The Seven Steps to Microgreen Success

Posted: February 2, 2017

Growing microgreens is an easy year round activity that requires low input and super tasty outputs. This article will walk you through the seven steps for growing microgreens successfully at home. You’ll need a small amount of soil (I use an sterile, organic potting mix), some USDA Organic Seeds, and a growing container. Somewhere warm for germination and somewhere light for green and growth. Add water and you have everything you need for healthy winter (or summer) greens.

How to Grow Microgreen Soil

Step One: Good Quality Soil

Fill a tray with 1-1.5″ of good quality potting soil and tamp down with your hand or a flat piece of wood or cardboard. The container can be anything wide and shallow, from garden center bought to upcycled plastic salad boxes!

How to Grow Microgreen Sunflower Seeds

Step Two: Organic Seeds

Sow your seeds (lots of choices here: buckwheat, sunflower, salad greens and more!). Sprinkle the seeds evenly over the soil. Sow quite densely to get a good crop. Gently press the seeds into the soil to get good seed to soil contact (don’t bury them!). The density of sowing will be something you get a feel for as you practice, it really depends on how large you will let your microgreens get before harvesting.

How to Grow Microgreen Damp Paper Towel

Step Three: Water and Wrap

Lay damp paper towels over your seeds. This creates a moisture blanket to aid quick germination. Give your trays a good soaking using a sprayer or shower-header watering can. It is important that your seeds and soil stay moist for the germination stage. Note: you could cover with soil, but the paper towel is quick and easy and has the bonus that you can peek under to check your seeds progress.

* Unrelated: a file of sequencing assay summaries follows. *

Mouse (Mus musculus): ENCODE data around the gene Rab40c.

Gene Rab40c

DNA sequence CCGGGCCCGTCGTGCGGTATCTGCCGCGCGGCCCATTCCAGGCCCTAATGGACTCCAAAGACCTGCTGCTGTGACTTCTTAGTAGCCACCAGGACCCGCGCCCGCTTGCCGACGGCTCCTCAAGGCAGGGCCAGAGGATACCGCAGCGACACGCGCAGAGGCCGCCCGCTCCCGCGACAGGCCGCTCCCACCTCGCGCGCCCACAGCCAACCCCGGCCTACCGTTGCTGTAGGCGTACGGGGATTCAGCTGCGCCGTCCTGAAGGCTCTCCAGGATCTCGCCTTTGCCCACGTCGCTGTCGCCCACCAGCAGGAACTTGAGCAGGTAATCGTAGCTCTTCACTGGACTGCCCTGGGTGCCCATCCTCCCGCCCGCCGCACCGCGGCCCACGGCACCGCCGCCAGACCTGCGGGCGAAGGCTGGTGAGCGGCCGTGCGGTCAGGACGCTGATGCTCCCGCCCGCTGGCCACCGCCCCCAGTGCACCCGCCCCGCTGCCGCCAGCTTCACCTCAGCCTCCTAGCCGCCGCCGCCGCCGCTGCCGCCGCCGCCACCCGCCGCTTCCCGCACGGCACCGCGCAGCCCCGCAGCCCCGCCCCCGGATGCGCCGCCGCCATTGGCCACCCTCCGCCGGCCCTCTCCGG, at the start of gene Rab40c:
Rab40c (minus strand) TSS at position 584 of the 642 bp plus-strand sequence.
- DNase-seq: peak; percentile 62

how to Grow Microgreen Growing Container

Step Four: Cover and Wait

Cover your trays. This is where the salad boxes come in super useful: you can just put the lid back on! Garden centers also sell special clear lids. Either way, this helps speed germination by trapping heat and moisture.

Growing Organic Microgreens - Step 5 - Sunflower Sprouts

Step Five: Germination

Germination speed depends on many factors including seed type, heat and moisture. Keep peeking under the paper towel to check on the progress and make sure the soil doesn’t dry out. Once you see a good amount of seedlings popping up you are ready to remove the paper towel and expose the seedlings to light.

How To Grow Microgreen Lights Sunflower

Step Six: Light

Light will make your microgreens turn green and grow dense and healthy. A lack of light will force them to go thin and ‘leggy’ as they reach out to find light. A sunny windowsill or porch can be great locations. Grow lights are an option if there is no natural light. At this stage the plastic lid should be removed to allow air circulation, but take care to make sure the soil doesn’t fully dry out.

How to Grow Microgreen Harvest

Step Seven: Harvest